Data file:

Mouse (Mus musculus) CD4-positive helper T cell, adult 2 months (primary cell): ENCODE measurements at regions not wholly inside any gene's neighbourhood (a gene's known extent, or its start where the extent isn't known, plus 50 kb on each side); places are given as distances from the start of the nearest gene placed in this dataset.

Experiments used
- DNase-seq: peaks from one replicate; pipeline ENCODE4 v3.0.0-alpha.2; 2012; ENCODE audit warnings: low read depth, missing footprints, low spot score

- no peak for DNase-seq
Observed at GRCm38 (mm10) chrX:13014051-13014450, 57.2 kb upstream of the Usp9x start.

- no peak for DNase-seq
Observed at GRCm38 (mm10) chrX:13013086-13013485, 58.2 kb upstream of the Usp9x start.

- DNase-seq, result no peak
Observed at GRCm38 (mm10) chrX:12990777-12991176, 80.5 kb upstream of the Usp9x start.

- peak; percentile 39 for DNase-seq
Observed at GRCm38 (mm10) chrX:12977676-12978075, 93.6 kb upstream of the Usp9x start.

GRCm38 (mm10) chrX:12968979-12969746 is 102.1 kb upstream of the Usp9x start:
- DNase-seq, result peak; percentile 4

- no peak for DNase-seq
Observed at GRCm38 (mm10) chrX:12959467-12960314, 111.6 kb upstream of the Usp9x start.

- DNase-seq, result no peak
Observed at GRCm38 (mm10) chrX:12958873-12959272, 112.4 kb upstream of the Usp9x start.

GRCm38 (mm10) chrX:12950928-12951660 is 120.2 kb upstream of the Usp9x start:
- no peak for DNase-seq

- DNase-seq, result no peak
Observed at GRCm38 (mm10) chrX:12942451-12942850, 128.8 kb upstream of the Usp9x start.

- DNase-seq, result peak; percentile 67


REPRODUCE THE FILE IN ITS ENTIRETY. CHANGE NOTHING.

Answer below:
Mouse (Mus musculus) CD4-positive helper T cell, adult 2 months (primary cell): ENCODE measurements at regions not wholly inside any gene's neighbourhood (a gene's known extent, or its start where the extent isn't known, plus 50 kb on each side); places are given as distances from the start of the nearest gene placed in this dataset.

Experiments used
- DNase-seq: peaks from one replicate; pipeline ENCODE4 v3.0.0-alpha.2; 2012; ENCODE audit warnings: low read depth, missing footprints, low spot score

- no peak for DNase-seq
Observed at GRCm38 (mm10) chrX:13014051-13014450, 57.2 kb upstream of the Usp9x start.

- no peak for DNase-seq
Observed at GRCm38 (mm10) chrX:13013086-13013485, 58.2 kb upstream of the Usp9x start.

- DNase-seq, result no peak
Observed at GRCm38 (mm10) chrX:12990777-12991176, 80.5 kb upstream of the Usp9x start.

- peak; percentile 39 for DNase-seq
Observed at GRCm38 (mm10) chrX:12977676-12978075, 93.6 kb upstream of the Usp9x start.

GRCm38 (mm10) chrX:12968979-12969746 is 102.1 kb upstream of the Usp9x start:
- DNase-seq, result peak; percentile 4

- no peak for DNase-seq
Observed at GRCm38 (mm10) chrX:12959467-12960314, 111.6 kb upstream of the Usp9x start.

- DNase-seq, result no peak
Observed at GRCm38 (mm10) chrX:12958873-12959272, 112.4 kb upstream of the Usp9x start.

GRCm38 (mm10) chrX:12950928-12951660 is 120.2 kb upstream of the Usp9x start:
- no peak for DNase-seq

- DNase-seq, result no peak
Observed at GRCm38 (mm10) chrX:12942451-12942850, 128.8 kb upstream of the Usp9x start.

- DNase-seq, result peak; percentile 67